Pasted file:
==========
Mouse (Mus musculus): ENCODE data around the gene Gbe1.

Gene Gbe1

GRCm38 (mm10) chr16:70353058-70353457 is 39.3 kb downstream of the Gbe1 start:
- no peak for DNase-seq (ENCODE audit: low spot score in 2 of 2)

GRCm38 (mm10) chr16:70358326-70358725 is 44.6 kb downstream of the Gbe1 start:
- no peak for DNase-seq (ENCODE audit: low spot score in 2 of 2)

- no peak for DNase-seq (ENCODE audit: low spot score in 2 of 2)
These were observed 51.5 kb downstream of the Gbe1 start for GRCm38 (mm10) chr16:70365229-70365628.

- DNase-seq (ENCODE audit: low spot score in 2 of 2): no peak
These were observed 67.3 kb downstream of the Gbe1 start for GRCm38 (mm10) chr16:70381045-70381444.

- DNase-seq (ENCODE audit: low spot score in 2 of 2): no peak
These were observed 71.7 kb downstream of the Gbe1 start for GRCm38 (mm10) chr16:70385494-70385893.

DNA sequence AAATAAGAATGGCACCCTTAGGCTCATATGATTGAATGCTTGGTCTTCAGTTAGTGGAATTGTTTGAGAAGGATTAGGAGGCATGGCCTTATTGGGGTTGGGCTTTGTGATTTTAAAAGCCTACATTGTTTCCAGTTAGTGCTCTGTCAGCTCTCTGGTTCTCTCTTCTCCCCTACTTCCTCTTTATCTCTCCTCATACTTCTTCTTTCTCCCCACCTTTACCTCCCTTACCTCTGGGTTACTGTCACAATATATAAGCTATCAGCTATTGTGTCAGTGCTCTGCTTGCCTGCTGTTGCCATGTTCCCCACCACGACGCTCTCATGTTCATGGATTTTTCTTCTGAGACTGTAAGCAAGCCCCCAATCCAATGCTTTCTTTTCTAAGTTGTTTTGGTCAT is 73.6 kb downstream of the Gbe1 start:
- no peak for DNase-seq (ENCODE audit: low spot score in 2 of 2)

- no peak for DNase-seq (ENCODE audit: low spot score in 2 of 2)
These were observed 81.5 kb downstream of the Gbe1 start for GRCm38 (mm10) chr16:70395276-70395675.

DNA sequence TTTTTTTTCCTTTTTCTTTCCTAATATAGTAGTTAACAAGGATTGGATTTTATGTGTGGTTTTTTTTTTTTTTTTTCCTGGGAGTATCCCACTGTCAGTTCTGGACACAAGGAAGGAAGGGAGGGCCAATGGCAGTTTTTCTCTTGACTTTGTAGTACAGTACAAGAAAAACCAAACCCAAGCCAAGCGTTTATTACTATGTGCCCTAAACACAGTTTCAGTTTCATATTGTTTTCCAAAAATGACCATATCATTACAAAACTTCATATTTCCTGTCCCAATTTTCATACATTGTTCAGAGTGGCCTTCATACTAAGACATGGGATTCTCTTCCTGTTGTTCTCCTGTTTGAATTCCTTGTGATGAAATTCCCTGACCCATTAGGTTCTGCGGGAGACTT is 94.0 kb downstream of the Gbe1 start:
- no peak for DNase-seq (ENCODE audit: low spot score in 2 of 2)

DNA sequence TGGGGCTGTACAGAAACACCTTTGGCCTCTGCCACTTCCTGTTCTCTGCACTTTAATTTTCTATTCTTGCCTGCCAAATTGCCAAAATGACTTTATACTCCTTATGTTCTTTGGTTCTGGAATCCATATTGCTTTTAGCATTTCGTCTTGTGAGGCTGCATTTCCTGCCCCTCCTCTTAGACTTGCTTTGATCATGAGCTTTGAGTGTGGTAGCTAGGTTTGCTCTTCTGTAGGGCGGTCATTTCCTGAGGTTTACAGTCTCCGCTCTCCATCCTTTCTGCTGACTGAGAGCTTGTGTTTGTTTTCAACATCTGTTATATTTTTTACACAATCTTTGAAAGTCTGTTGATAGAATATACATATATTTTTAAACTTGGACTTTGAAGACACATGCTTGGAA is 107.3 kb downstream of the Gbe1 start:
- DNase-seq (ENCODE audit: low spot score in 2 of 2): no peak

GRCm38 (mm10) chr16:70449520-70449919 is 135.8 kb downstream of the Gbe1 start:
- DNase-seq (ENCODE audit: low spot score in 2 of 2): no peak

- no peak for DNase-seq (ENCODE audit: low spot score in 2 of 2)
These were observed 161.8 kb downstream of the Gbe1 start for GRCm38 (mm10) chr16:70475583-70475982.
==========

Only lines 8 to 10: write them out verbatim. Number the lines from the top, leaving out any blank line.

These were observed 51.5 kb downstream of the Gbe1 start for GRCm38 (mm10) chr16:70365229-70365628.

- DNase-seq (ENCODE audit: low spot score in 2 of 2): no peak
These were observed 67.3 kb downstream of the Gbe1 start for GRCm38 (mm10) chr16:70381045-70381444.